Why Ken Cuccinelli Is the Anti-Chris Christie

Ken Cuccinelli, the GOP’s floundering gubernational candidate in Virginia, would be wise to take a page of out of Chris Christie’s blue-state playbook. But it might be too late, writes Lloyd Green.

08.26.13 5:15 PM ET

Chris Christie and Ken Cuccinelli are both New Jersey natives, Republicans, and their party’s gubernatorial nominee in their respective states.

Beyond that, they share little else.

Christie, the governor of New Jersey, is a moderate conservative cruising to reelection; Cuccinelli, currently the attorney general of Virginia, is the darling of the GOP base and not much more. Christie has a double-digit lead over his Democratic challenger, State Senator Barbara Buono; Cuccinelli is down by about five points to former Democratic National Committee Chair, Clinton crony, and alleged grifter Terry McAuliffe, according to the latest pair of polls.

Christie’s strength in the reliably blue Garden State and Cuccinelli’s weakness in the Old Dominion are about persona, policy, and political reality. Christie knows that he’s the governor of a state that has consistently gone for Democratic presidential candidates over the last two decades. On the other hand, Cuccinelli fantasizes that Virginia voted for John McCain and Mitt Romney, and that ethnic-slurring George Allen made it to the Senate.

But Cuccinelli’s problems go deeper than that. Right now, he is underperforming even Romney’s showing in Virginia. Romney lost the state, but still managed to win its upscale voters and white women—Cuccinelli is losing both blocs to McAuliffe.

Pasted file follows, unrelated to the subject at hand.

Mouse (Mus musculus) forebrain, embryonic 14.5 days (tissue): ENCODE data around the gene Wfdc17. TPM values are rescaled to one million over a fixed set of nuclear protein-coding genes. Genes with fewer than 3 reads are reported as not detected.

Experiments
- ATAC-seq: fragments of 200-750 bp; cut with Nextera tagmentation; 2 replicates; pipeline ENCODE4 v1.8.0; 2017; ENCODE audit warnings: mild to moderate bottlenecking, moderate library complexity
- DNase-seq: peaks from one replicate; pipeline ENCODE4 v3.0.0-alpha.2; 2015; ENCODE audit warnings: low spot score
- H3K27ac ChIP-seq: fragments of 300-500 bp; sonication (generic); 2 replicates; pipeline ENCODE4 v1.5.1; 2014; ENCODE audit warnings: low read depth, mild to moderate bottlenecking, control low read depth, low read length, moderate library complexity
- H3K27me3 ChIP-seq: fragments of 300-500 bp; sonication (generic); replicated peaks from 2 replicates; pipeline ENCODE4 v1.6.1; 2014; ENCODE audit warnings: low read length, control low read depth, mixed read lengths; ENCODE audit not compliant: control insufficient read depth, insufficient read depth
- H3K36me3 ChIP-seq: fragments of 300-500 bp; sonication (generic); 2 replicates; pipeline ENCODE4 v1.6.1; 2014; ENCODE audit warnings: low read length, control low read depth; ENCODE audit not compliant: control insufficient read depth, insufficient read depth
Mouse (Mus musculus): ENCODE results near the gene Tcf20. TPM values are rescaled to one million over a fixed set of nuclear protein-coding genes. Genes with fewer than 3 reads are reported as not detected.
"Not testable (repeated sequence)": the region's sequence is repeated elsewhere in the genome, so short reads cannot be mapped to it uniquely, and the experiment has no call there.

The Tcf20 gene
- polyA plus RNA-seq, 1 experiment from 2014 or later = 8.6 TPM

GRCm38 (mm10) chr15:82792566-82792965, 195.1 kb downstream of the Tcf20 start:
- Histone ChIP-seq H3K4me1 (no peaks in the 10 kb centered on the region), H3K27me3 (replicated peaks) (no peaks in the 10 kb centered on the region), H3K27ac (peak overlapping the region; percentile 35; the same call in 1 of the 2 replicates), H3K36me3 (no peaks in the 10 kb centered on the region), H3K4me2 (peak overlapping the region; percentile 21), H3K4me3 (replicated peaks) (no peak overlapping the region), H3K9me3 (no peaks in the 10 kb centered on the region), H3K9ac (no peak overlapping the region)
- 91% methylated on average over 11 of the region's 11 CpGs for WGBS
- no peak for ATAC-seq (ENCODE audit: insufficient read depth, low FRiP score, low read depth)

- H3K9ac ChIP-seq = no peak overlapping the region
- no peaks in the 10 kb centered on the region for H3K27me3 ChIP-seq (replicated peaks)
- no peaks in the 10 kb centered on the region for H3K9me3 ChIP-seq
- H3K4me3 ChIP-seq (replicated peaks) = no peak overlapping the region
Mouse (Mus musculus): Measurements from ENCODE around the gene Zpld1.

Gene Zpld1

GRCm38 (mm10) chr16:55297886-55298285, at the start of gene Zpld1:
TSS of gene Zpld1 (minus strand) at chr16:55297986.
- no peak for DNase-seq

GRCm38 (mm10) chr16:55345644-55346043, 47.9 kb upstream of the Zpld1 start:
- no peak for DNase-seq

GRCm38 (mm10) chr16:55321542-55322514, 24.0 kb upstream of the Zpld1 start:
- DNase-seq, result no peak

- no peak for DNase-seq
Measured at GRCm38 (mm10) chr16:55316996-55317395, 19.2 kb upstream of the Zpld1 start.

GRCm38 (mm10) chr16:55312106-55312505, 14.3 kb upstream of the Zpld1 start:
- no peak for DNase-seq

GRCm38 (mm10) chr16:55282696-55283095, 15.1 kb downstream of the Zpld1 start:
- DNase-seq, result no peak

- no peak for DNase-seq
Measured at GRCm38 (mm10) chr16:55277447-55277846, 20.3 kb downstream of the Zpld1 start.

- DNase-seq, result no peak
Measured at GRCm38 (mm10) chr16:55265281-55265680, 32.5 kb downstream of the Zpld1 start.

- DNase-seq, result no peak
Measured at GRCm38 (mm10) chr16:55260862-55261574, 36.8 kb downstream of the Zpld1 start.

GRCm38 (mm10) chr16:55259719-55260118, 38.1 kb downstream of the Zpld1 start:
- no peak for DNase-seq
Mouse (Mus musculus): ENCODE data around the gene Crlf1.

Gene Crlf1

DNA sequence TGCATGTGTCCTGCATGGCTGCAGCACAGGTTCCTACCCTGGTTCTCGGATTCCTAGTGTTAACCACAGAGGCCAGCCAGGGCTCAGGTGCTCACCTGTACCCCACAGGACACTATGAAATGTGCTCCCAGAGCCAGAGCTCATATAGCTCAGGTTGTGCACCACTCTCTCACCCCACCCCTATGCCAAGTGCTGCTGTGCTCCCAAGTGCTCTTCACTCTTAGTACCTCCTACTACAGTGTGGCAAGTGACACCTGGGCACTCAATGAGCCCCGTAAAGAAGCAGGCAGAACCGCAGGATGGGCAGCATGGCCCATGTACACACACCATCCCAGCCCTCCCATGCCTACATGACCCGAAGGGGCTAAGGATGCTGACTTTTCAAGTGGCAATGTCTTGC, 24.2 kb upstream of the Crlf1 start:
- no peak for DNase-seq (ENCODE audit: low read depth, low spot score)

Cuccinelli has undoubtedly been harmed by an ethics and gift scandal that has ensnared the sitting and term-limited Republican Gov. Bob McDonnell, the reported subject of a federal grand jury probe. Still, it’s not just about McDonnell’s allegedly sticky fingers. Cuccinelli, too, suffers from ethical myopia (or dulled political judgment), even if he has been formally cleared of possible ethics violations.

Specifically, Cuccinelli owned stock in Star Scientific, the very same company whose chief, Jonnie Williams, showered both McDonnell and Cuccinelli with gifts—gifts that Cuccinelli has refused to return in kind or in cash. In all, only $18,000 or so is involved, and yet Cuccinelli cannot find it in himself to cut a check. Not surprisingly, McAuliffe hammers away on this sore point, leaving Cuccinelli trailing and the story festering.

More worrisome for Republicans is Cuccinelli’s incapability of eliding over hot-button social issues. As Virginia’s outgoing Republican Lt. Governor Bill Bolling sees it, Cuccinelli is a “rigid ideologue who thrives on conflict and confrontation and tends to be drawn to the more controversial and divisive issues of the day.”

Christie, meanwhile, is tradition-minded but not mired in debates over ultrasound wands or sodomy. He flatly stated that sexual orientation is a matter of biological predisposition. And in contrast to four years ago when he beat the since disgraced Jon Corzine, Christie currently leads among women. For Christie, the discussion is about jobs and taxes, the stuff most people think about when they consider politics and government. He hasn’t dabbled with birtherism, in contrast to Cuccinelli.